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Holly Trees (Ilex) 

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The holly tree grows widespread throughout the world. You will find this genus growing in most temperate and subtropical regions. Scientists categorize over 560 species to the holly genus. Also, the species are evergreen or deciduous. The holly species grow at all levels of elevation from sea level to mountainous terrain.

Overall, all species in the genus grow slowly and are usually small. The berries are unique on the holly as they ripen in winter. Moreover, the berries boast a beautiful hue of red or brown. This color stands out against the snow. We use them throughout European and American cultures to decorate at Christmas as they add a pop of color. While the berries are toxic to humans, many species of animals depend on the holly “berry”.

In North America, we grow holly commercially, primarily for Christmas decorations, and birds scatter the berries so well that we consider the holly an invasive species. However, the species that are native to the tropical climates are threatened because of deforestation.

So How Many Kinds of Holly Trees Are There?

Botanists categorize over 560 species to the holly genus, Ilex. It is the only living genus in the Holly (Aquifoliaceae) family. Furthermore, the genus is split into 3 subgenera. The Ilex Byronia only contains one species. Also, the Ilex Prinos contains 12 more species. Finally, the Ilex Ilex contains the remaining species.

The genus is old. We have evidence supporting the holly all the way to the Tertiary period. The variety of the genus is immense. The different plants range from 2 feet in height to 80 feet in height. According to The Spruce, the five most popular holly trees are:

  • Blue Princess Holly
  • Japanese Holly
  • Sky Pencil Holly
  •  Inkberry Holly
  • Winter Berry

Europe only claims one native species, the Ilex aquifolium, more commonly known as the English holly. Additionally, there is only one species native to Africa, Ilex mitis. All things considered, North America and China claim the most species of variety around the world.

How Large Do Holly Trees Grow?

The entire holly species varies in size. In fact, there are species like shrubs and bushes that only grow 2 feet in height. Other species grow up to 80 feet in height. To be sure, the American holly can reach 60 feet if they are truly thriving. However, in most circumstances, they only reach 30 feet. The trees grow to 30 feet in width as well. Also, the English holly grows to a similar size of the American holly but does not reach the same maximum.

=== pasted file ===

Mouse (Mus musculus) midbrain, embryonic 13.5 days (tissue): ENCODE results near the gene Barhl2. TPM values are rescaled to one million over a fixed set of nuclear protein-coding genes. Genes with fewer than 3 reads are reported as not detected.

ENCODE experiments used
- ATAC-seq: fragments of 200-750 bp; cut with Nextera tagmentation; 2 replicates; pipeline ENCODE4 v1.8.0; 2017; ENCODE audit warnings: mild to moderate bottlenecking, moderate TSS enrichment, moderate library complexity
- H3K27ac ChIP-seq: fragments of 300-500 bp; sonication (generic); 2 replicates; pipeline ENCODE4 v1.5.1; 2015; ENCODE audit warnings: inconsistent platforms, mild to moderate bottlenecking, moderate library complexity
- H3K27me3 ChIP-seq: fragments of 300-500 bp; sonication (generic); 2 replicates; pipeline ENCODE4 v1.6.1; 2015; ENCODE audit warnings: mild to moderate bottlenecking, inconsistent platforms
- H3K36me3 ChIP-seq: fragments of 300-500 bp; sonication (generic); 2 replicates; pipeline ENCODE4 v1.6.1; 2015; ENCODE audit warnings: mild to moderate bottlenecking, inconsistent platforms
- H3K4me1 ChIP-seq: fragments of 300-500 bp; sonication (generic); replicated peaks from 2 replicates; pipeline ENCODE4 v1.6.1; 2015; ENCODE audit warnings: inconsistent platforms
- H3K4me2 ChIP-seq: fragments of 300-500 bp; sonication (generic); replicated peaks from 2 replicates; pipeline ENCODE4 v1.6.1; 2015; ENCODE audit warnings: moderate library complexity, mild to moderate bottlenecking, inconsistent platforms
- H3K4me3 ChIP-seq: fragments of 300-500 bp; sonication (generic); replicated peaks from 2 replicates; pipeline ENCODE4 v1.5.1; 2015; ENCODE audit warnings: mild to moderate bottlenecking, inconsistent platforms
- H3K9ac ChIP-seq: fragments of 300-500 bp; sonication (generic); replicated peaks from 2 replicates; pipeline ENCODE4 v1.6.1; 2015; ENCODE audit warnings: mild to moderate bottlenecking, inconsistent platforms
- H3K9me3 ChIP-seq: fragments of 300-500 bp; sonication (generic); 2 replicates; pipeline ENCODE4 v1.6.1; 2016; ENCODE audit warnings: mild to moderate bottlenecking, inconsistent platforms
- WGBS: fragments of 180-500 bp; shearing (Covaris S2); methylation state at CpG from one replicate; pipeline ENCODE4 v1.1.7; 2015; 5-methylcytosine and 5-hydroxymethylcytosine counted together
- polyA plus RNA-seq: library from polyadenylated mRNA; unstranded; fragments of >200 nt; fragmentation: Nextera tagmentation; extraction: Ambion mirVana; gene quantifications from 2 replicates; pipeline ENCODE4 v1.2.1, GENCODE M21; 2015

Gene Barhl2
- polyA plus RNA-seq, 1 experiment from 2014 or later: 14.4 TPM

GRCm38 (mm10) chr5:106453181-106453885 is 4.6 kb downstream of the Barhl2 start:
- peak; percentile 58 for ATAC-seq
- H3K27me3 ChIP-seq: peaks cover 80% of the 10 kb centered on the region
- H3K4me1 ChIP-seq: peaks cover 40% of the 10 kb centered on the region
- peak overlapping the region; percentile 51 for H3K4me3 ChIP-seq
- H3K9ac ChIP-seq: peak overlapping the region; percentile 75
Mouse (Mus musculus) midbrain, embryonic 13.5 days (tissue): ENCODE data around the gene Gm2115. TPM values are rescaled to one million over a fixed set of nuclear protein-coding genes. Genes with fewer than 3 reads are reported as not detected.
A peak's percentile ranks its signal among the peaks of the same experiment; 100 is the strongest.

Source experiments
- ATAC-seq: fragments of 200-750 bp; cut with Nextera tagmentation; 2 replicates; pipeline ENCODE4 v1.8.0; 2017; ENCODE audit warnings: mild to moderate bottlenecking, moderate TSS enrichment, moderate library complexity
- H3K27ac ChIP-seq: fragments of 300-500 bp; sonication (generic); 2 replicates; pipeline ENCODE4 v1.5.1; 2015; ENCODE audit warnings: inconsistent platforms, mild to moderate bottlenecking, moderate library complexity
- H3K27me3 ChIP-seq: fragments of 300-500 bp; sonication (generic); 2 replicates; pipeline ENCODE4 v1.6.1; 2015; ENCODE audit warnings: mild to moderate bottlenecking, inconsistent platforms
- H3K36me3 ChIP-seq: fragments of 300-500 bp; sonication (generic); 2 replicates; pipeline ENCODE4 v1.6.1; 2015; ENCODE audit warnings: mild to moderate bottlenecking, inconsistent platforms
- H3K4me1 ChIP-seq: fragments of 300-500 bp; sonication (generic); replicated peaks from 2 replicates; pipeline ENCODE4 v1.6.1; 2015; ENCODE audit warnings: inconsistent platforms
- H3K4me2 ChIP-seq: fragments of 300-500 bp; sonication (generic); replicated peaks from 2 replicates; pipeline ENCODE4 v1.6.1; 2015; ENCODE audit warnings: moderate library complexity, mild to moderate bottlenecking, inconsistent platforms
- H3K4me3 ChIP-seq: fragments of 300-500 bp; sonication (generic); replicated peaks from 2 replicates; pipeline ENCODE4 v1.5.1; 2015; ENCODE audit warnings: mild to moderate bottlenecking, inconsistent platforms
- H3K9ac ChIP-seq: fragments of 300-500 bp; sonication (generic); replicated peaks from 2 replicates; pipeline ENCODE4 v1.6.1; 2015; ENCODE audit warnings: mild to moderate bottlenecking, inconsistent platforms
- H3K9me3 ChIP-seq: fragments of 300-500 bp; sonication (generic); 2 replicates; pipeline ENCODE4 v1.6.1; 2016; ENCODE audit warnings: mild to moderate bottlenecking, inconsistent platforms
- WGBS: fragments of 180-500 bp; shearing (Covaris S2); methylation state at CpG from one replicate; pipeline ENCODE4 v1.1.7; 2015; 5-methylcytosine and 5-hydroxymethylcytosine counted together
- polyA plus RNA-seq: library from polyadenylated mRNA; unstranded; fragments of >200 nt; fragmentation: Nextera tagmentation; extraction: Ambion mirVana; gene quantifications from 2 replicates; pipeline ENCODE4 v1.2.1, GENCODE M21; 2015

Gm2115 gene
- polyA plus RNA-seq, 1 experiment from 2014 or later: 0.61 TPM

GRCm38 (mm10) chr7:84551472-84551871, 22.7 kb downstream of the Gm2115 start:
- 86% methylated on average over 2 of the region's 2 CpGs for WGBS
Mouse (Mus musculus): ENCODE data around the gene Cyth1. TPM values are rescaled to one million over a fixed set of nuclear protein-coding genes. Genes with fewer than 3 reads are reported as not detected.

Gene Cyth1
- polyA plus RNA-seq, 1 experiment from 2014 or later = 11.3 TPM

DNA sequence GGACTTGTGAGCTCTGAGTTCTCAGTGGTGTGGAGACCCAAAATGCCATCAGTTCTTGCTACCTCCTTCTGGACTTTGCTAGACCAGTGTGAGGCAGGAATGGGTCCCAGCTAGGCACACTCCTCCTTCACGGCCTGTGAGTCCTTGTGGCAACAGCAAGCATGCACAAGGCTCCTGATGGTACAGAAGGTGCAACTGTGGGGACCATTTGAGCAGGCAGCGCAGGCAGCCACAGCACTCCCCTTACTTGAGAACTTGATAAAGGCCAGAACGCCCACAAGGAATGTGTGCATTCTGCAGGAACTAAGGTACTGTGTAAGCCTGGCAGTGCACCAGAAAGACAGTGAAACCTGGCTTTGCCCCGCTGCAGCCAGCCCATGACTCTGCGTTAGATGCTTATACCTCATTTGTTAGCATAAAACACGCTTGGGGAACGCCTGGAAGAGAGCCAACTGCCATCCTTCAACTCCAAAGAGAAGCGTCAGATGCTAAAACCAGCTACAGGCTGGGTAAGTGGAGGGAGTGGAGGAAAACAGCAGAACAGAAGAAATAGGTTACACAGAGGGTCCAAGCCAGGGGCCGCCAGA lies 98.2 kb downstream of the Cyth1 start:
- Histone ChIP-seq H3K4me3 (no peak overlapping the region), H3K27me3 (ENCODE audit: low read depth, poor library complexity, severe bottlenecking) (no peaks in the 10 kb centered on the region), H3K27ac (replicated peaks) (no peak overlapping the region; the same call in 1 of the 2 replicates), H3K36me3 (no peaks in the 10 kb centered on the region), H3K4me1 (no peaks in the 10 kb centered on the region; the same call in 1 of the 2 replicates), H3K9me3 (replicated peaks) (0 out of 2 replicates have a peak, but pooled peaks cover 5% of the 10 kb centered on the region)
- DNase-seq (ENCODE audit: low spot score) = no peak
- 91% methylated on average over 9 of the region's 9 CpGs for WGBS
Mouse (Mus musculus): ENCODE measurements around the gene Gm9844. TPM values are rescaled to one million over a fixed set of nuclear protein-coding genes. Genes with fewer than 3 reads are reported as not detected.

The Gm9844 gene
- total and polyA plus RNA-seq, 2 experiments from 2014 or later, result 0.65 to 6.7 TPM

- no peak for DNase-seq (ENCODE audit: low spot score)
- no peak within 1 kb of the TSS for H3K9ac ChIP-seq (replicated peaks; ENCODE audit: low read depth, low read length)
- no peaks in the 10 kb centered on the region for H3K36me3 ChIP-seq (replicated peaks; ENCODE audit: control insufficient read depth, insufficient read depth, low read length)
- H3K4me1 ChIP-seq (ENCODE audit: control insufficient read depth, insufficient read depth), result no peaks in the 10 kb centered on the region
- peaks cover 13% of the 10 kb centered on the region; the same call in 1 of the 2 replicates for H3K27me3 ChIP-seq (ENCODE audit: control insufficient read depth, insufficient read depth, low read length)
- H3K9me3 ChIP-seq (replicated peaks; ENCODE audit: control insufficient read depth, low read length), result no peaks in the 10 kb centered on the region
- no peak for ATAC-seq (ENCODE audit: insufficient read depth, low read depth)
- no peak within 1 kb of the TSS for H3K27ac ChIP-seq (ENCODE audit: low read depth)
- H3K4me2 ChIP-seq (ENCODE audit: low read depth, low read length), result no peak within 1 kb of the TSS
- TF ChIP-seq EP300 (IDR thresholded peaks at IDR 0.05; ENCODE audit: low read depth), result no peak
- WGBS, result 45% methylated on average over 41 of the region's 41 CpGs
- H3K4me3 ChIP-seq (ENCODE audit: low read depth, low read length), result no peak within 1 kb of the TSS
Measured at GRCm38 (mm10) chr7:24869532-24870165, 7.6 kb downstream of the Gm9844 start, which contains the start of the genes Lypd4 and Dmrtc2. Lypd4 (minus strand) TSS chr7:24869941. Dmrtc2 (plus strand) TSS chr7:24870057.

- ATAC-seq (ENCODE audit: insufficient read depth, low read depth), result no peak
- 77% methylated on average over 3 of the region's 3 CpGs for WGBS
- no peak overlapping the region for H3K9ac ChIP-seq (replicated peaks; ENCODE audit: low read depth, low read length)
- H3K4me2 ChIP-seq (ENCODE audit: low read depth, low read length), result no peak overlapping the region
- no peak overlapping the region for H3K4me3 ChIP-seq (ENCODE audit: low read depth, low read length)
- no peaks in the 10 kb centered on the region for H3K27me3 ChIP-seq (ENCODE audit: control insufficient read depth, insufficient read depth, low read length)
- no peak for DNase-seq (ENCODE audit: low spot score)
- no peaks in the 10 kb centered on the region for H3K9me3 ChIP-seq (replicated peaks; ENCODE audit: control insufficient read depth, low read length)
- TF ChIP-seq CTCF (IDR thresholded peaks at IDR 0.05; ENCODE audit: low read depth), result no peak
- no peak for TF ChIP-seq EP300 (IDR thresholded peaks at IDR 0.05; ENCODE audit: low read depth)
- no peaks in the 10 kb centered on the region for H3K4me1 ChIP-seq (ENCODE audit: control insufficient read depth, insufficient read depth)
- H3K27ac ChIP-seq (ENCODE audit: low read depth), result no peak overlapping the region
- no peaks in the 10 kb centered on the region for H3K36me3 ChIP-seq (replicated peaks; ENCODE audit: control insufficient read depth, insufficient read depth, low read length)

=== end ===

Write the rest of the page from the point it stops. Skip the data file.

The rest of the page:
What Does a Holly Tree Look Like?

The leaves of the holly are thick and glossy. Also, the leaves are spiky shaped. The holly grows small white flowers and holly berries. The leaves create a thinner canopy compared to other trees. However, the species that are shrubs are denser and ideal for security hedges. The berries are actually considered to be drupes. The fruit forms around the seed, which has an outer shell.

Holly Berries

The berries are usually red, but can also be yellow, brown, or black. Overall, they are small in size, similar to blueberries.

Where Can I Find a Holly Tree?

The holly tree grows in many parts of the world. They range from temperate to tropical zones. Additionally, a few locations only claim one native species, while the Americas and Asia have significant diversity. The English holly calls Europe home and is the only holly species native to the entire continent. However, in Southeast Asia, many species grow. Most of these species are endemic and in a unique, single location. Finally, South America can even boast holly trees.

Holly grows in locations around the world. All things considered, holly grow in North America, South America, Southeast Asia, Africa, Europe, the Mediterranean, and even Australia.

How Long Can a Holly Tree Live?

The lifespan of a holly depends on many factors, primarily the species. All things considered; most holly trees live for one hundred years. In Europe, many trees live 150 years with ease while in America, most holly live 100 years. Per the Arbor Day Foundation, the first scientific observation of an American Holly was in 1744.

Can I Grow a Holly Tree?

Holly grow just about anywhere in the world. This means you can add one to your backyard or garden with ease. If you desire, a holly tree will grow well from a seed. Just remember that the holly species grows slowly. To start your holly tree from a seed, you will need to pick holly berries in the late autumn (around the end of November).